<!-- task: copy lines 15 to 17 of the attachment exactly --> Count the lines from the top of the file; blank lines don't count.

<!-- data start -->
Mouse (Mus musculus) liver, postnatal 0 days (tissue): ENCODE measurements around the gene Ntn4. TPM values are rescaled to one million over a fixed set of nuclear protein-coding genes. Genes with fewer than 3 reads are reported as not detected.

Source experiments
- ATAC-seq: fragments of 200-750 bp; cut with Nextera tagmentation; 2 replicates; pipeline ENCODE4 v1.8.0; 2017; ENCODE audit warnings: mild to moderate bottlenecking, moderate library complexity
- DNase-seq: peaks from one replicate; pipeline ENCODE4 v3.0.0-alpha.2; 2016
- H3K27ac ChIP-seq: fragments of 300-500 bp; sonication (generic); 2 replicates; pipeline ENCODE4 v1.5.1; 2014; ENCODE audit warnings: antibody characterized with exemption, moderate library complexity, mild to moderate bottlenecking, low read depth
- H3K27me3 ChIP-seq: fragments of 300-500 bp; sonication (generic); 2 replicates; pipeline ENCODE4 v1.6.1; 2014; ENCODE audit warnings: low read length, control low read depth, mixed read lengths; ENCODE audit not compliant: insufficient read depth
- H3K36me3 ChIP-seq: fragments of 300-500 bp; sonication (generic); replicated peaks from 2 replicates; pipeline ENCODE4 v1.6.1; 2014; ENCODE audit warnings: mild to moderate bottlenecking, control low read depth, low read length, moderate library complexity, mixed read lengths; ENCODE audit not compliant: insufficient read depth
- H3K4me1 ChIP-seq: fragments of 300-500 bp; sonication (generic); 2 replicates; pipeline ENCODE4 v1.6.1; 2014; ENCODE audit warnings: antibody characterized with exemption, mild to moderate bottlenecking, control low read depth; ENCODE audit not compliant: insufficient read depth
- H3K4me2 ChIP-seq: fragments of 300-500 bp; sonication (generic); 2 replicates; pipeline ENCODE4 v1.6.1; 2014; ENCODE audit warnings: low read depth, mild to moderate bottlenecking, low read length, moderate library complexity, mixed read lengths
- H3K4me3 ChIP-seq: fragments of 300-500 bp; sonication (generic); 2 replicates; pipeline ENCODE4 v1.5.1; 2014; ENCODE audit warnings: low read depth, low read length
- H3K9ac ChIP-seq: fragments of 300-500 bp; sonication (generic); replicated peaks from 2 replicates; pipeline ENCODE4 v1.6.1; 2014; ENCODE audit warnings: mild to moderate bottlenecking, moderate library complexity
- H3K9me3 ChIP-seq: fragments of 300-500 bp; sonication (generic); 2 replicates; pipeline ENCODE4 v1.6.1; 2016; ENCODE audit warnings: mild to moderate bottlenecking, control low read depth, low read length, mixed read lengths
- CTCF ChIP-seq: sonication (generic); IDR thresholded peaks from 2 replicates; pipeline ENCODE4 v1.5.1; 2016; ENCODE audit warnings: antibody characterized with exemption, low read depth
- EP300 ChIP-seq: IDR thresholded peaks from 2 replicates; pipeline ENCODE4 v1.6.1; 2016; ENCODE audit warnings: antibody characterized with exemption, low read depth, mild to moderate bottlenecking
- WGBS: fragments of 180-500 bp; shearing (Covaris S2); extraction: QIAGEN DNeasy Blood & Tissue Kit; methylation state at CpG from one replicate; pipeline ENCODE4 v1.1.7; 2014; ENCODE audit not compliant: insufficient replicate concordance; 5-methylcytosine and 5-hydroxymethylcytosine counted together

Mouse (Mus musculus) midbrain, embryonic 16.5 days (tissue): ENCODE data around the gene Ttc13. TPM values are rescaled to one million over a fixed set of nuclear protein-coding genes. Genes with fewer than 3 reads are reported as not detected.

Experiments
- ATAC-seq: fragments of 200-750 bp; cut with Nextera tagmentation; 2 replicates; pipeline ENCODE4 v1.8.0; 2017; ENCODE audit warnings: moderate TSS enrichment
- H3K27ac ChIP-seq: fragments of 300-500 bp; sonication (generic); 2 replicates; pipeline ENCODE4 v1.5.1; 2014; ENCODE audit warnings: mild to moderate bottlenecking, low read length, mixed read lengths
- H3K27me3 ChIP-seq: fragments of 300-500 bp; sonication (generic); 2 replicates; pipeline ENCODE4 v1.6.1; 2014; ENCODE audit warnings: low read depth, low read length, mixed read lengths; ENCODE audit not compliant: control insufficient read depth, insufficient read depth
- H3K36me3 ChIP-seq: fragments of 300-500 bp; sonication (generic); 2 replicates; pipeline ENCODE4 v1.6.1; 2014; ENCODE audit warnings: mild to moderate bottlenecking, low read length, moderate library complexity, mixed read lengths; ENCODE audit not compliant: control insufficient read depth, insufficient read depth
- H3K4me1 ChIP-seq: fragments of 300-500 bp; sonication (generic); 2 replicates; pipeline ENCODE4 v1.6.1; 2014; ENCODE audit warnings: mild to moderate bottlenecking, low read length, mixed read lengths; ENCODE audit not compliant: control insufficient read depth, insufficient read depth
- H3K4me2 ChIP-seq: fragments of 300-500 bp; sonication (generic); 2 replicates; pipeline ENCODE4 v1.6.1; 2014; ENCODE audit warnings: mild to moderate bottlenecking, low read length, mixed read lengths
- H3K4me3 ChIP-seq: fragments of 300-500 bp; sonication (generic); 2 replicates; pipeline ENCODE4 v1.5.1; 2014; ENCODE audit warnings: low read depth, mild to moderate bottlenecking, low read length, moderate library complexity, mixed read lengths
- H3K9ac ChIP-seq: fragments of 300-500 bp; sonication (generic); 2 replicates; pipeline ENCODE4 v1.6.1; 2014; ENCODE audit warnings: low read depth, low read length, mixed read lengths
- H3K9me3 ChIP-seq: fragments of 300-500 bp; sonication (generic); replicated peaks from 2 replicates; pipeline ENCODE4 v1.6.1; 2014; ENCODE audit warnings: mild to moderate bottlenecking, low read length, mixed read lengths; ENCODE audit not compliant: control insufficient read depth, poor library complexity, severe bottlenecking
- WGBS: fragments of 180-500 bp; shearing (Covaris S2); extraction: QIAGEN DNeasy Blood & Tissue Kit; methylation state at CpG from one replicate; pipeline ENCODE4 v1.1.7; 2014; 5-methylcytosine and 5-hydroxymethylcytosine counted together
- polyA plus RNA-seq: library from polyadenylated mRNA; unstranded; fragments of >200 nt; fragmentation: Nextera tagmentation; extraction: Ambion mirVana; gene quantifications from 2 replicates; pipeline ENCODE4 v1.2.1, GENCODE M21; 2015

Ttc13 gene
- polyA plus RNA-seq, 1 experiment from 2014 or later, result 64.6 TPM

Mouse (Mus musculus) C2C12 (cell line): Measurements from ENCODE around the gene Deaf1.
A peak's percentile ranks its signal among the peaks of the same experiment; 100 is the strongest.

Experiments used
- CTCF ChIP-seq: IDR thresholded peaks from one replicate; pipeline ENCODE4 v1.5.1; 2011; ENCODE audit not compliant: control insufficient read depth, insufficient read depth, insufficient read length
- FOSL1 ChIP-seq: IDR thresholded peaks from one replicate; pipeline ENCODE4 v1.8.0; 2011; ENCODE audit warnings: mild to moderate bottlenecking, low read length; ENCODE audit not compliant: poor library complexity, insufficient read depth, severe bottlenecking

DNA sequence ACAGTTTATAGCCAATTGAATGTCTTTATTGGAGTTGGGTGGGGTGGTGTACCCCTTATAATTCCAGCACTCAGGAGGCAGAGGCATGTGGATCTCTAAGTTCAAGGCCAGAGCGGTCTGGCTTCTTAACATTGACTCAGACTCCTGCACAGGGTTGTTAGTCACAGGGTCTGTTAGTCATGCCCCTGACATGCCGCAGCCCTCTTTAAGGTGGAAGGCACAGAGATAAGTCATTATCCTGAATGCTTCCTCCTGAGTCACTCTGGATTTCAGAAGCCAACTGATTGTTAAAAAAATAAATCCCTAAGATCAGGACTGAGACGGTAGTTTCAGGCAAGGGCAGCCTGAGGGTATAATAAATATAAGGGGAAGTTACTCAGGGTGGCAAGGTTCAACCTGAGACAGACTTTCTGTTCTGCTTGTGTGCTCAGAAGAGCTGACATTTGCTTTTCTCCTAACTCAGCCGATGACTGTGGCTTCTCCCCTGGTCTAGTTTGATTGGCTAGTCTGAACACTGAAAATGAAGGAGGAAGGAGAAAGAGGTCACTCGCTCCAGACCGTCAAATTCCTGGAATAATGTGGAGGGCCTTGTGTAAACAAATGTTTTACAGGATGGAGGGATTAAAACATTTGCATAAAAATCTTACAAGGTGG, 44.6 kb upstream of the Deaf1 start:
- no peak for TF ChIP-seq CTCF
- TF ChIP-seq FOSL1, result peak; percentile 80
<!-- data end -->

- WGBS: fragments of 180-500 bp; shearing (Covaris S2); extraction: QIAGEN DNeasy Blood & Tissue Kit; methylation state at CpG from one replicate; pipeline ENCODE4 v1.1.7; 2014; ENCODE audit not compliant: insufficient replicate concordance; 5-methylcytosine and 5-hydroxymethylcytosine counted together

Mouse (Mus musculus) midbrain, embryonic 16.5 days (tissue): ENCODE data around the gene Ttc13. TPM values are rescaled to one million over a fixed set of nuclear protein-coding genes. Genes with fewer than 3 reads are reported as not detected.

Experiments